Meet the pugilist who packs the perfect punch.... Boxing and gangsters.... Gangsters and boxing.... You know, I really wonder how often that this particular scenario was used as a film's storyline back in the 1930's.... I'll bet you that it was probably more common than we realize.
Anyway - I seem to be in a pretty generous mood today - And because of that I'm actually going to give 1937's "Kid Galahad" a 3-star rating.... Yeah. I'm in such a good mood that even though I strongly dislike actress Bette Davis (I really do) - In this particular picture about boxing and gangsters, I actually didn't mind her presence so much (for a change).
And, even though Kid Galahad's story about gangsters and boxing was clearly on the predictable and, yes, corny side - And the inevitable elements of revenge and double-cross soon became the sole focus of the action - This picture about boxing and gangsters and gangsters and boxing was OK, in my books.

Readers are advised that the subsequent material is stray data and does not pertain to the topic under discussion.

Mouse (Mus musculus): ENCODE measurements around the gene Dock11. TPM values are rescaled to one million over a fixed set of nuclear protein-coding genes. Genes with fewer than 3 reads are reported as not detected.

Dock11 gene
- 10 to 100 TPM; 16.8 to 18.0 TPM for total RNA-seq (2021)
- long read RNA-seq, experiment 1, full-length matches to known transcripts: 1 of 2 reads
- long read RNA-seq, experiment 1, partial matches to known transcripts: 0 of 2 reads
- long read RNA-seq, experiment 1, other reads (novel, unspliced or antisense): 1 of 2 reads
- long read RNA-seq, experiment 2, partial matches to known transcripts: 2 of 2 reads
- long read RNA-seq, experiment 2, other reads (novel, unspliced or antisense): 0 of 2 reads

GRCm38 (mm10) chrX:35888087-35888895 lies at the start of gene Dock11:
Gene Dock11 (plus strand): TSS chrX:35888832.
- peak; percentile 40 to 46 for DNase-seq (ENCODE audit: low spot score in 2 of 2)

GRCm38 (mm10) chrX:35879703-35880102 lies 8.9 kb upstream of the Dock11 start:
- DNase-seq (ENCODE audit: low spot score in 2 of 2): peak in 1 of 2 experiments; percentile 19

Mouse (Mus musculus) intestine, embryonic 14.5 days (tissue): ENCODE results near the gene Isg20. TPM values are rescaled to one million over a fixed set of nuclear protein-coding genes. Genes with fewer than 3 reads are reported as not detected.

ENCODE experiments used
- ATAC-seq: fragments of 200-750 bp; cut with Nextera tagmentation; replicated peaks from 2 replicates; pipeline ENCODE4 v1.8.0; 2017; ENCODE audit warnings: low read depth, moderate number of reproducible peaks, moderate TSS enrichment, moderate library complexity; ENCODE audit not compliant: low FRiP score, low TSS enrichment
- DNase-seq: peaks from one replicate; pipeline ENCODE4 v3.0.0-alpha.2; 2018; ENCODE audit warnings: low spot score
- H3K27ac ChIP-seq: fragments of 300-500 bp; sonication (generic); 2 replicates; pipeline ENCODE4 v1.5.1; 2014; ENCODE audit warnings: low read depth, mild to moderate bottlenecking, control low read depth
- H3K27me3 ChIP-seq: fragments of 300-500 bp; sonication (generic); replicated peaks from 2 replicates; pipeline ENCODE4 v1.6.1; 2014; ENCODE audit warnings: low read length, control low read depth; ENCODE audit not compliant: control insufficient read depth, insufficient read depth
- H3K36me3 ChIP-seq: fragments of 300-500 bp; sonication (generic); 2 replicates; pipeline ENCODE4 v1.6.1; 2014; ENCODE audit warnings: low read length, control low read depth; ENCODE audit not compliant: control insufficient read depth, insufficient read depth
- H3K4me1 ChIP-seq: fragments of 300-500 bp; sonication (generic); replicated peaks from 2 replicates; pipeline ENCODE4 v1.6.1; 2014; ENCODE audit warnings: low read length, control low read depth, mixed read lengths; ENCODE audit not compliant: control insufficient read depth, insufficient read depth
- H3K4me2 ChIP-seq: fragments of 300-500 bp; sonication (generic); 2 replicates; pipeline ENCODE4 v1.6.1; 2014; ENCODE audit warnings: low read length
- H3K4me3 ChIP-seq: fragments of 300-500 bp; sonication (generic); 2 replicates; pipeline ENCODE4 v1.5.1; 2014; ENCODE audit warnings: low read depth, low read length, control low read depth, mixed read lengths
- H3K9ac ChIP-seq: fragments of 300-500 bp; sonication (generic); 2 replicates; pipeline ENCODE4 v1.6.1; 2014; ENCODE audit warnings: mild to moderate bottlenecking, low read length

(*Watch official movie-trailer*)
“Kid Galahad” is one of those old boxing movies that deals with corrupt matches, a quadrangle romance situation (more complicated than a ménage a trois), jealousy, and revenge. The lead stars are Edward G. Robinson as the fight manager and Bette Davis as his girlfriend. The second page of credits is headed by Humphrey Bogart whose name is bigger than those on the remainder of the page. While Bogart’s role is limited, there is a scene which reminds me of Sam Spade of "The Maltese Falcon" on the phone. This is a fun movie that keeps the audience emotionally involved.
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